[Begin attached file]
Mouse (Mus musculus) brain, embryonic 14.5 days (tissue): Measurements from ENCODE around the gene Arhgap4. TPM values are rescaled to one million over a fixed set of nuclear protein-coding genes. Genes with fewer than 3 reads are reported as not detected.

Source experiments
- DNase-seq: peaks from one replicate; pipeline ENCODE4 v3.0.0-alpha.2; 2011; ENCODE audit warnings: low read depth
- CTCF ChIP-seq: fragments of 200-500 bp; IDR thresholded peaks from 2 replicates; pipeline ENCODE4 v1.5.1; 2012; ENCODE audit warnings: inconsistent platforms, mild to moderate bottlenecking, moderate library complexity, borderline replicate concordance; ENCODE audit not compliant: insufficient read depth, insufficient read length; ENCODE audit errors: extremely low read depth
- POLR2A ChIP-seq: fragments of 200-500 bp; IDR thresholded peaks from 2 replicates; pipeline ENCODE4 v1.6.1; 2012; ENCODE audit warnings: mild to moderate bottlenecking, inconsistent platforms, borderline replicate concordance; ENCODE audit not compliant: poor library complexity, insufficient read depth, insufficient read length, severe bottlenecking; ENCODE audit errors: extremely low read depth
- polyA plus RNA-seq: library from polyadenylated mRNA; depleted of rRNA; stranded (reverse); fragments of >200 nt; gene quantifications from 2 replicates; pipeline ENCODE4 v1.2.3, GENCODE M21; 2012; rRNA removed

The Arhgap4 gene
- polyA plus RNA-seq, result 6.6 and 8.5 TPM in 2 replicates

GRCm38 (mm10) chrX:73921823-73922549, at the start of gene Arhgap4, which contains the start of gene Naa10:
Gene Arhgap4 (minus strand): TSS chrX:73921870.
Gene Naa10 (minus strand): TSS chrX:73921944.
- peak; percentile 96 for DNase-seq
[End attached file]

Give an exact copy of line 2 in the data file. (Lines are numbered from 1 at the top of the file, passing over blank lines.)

Source experiments